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Anti-Bibi bloc inches closer to ousting unsinkable Israeli PM as Netanyahu’s last-ditch bid for government rotation rejected

Netanyahu, who is facing corruption charges, made a proposal to form the next Israeli government with Naftali Bennett of the right-wing Yamina alliance and Gideon Sa’ar, who leads the center-right New Hope party. Between the two, they control 13 seats in the Knesset after the inconclusive March election.

Netanyahu’s own right-wing Likud party secured 30 seats, but failed to find enough partners to form a government. President Reuven Rivlin gave the privilege to Yair Lapid, the leader of the centrist secular Yesh Atid, who has it until Wednesday to produce a result.

Lapid is trying to hammer out an alliance of politically divergent forces that all seek to end Netanyahu’s 12-year leadership in Israel. The government would potentially include the centrist Blue and White party of Benny Gantz, Avigdor Lieberman’s nationalist Yisrael Beiteinu party, the left-wing Meretz party, the center-left Labor party, and Israeli-Arab politicians. Both Bennett and Sa’ar are considered as possible members of the coalition.

The proposal from Netanyahu involved sharing the prime minister’s position, with Sa’ar first holding it for 15 months, Netanyahu taking over for two years, and Bennett leading the government for the rest of the term. The scheme was outlined by the prime minister via Twitter on Sunday, only to be swiftly rejected by Sa’ar. “Our position and commitment are unchanged – to end Netanyahu’s rule,” he tweeted.

Bennett is expected to announce his decision on which side he will take later on Sunday evening. Lapid reportedly offered him a rotational premiership just like Netanyahu did, and Israeli media says he will accept the proposal, possibly this evening.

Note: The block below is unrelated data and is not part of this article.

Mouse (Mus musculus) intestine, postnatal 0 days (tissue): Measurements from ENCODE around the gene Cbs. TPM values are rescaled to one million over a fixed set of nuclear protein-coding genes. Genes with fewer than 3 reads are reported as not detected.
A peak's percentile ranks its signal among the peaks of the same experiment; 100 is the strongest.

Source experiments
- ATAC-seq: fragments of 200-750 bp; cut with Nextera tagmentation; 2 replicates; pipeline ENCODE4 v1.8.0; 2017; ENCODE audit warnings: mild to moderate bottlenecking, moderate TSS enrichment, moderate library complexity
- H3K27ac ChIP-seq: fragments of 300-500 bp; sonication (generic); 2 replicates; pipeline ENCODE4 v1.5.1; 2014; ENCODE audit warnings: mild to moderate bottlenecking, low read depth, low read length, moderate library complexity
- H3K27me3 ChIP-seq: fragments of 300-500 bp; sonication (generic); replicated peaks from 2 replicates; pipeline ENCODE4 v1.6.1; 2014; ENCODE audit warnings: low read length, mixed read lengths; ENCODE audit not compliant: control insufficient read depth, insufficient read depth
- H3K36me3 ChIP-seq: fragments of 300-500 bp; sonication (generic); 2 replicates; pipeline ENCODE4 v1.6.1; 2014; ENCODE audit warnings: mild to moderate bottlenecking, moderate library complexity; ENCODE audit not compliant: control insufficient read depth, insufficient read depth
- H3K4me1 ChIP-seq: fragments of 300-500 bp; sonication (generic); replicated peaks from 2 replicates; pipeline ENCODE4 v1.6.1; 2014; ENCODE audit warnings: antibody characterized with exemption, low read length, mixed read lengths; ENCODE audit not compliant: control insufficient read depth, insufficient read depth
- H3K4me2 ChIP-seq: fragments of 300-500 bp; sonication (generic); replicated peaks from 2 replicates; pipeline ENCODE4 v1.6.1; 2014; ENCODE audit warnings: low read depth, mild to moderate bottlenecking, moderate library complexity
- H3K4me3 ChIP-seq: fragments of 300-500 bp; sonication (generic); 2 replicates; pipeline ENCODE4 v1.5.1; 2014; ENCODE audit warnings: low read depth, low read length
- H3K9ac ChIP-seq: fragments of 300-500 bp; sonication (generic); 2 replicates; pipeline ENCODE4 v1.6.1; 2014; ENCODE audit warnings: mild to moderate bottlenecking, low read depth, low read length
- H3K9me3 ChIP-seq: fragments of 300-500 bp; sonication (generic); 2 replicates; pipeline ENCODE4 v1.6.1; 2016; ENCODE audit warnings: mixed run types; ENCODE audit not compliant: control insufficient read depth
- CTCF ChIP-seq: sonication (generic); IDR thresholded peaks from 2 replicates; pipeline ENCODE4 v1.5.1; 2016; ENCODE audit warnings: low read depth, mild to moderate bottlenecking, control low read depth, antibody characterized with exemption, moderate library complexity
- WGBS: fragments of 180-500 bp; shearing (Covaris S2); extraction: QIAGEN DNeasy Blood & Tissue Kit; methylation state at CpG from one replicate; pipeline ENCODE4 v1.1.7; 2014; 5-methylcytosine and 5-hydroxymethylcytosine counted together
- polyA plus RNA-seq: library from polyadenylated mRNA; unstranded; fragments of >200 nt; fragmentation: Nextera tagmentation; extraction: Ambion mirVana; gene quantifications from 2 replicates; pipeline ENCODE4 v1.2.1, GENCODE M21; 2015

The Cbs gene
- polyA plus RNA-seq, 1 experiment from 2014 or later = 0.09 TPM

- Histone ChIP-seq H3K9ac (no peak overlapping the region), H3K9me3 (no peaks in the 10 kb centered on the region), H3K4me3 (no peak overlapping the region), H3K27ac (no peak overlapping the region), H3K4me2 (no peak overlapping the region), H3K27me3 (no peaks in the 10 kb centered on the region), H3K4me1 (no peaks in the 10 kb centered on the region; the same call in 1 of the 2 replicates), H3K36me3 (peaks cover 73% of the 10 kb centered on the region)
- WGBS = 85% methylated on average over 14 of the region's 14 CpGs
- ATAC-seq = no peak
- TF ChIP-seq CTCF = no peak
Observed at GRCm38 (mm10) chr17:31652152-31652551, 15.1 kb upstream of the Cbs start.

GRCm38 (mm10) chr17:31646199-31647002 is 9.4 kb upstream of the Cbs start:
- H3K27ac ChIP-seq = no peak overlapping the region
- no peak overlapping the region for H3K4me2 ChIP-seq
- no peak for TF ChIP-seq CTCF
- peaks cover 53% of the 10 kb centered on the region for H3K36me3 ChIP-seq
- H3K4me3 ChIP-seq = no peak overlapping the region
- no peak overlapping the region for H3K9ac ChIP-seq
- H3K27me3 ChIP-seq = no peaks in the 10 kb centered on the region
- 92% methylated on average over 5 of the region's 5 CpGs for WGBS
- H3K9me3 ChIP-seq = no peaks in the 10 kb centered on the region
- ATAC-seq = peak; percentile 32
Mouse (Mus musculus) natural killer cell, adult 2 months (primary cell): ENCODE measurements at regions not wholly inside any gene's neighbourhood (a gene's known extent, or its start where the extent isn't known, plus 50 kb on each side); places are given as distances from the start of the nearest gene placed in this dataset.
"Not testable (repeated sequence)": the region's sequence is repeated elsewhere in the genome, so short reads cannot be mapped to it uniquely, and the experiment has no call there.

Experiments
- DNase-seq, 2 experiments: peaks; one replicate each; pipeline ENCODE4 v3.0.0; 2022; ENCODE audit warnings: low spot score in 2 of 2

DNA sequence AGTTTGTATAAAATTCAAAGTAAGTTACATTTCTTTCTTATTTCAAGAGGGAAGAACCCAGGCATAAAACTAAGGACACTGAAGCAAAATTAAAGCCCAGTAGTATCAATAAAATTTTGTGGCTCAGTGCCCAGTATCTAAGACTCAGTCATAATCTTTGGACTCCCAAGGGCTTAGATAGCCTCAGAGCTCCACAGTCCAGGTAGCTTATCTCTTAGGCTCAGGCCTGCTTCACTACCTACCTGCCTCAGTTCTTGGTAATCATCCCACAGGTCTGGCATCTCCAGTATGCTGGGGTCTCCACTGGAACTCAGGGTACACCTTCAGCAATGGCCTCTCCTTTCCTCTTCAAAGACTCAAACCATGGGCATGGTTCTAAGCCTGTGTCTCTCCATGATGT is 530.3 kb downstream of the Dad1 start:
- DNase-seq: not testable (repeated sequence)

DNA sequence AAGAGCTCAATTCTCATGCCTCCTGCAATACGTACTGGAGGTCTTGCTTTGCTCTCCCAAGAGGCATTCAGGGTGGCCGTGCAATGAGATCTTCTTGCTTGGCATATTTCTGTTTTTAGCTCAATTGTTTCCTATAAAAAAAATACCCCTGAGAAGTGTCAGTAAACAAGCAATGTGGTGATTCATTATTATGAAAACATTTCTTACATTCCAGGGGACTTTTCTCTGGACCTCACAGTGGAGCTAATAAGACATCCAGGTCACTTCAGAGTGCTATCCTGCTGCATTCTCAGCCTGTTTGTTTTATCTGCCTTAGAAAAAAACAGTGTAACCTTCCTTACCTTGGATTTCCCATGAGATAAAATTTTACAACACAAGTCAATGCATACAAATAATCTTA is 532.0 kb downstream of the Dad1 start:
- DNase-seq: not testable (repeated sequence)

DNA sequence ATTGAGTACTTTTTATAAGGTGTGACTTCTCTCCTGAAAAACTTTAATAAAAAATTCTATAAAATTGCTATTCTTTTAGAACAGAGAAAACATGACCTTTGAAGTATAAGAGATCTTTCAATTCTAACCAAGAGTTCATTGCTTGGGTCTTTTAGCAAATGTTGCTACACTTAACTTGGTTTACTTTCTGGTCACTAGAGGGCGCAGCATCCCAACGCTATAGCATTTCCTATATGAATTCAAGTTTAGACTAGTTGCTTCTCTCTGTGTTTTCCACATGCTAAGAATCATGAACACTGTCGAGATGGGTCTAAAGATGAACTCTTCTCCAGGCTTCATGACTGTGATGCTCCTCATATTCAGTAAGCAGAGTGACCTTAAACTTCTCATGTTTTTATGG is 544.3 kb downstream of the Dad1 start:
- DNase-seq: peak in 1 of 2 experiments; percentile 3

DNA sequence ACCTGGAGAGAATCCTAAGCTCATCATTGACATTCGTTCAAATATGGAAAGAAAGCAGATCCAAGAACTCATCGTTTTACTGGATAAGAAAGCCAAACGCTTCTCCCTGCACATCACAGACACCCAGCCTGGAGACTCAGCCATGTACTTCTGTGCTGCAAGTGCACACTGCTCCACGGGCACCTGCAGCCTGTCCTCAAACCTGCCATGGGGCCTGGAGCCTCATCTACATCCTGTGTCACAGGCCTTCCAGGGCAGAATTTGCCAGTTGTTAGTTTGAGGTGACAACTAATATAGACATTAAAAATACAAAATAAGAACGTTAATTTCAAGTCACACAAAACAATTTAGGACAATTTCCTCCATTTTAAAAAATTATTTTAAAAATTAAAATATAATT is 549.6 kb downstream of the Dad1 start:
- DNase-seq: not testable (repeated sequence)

But even if a coalition is announced, it may find surviving a Knesset vote challenging, considering how little in common its likely members have beyond antagonism towards the current prime minister. Similar political divisions tanked Netanyahu’s bid to form a government after his right-wing allies refused to work with the Arabs as coalition partners.

Animosity runs high between Arab lawmakers and hardliner Bennett, who is an outspoken supporter of Jewish settlements in Israeli-occupied Palestinian territories. The Arab-led Joint List, which has six seats, said it would not support a Lapid government if it lists Bennett as co-leader. Meanwhile, Yamina Knesset member Amichai Chikli publicly refused to vote for the new government.

Adding to the tensions is the fresh memory of the 11-day flare-up between Israel and militant groups controlling Israeli-blockaded Gaza. Hamas and its allies managed to put a strain on Israel’s air defenses with larger-than-expected numbers of rockets fired from Gaza, and forced civilians in many Israeli cities to hide in bomb shelters. The Israeli military responded with massive force, which led to hundreds of civilian casualties in Gaza.

If Lapid fails to form a government by the Wednesday deadline, a new election is likely to take place in Israel, which would be the fifth since April 2019.

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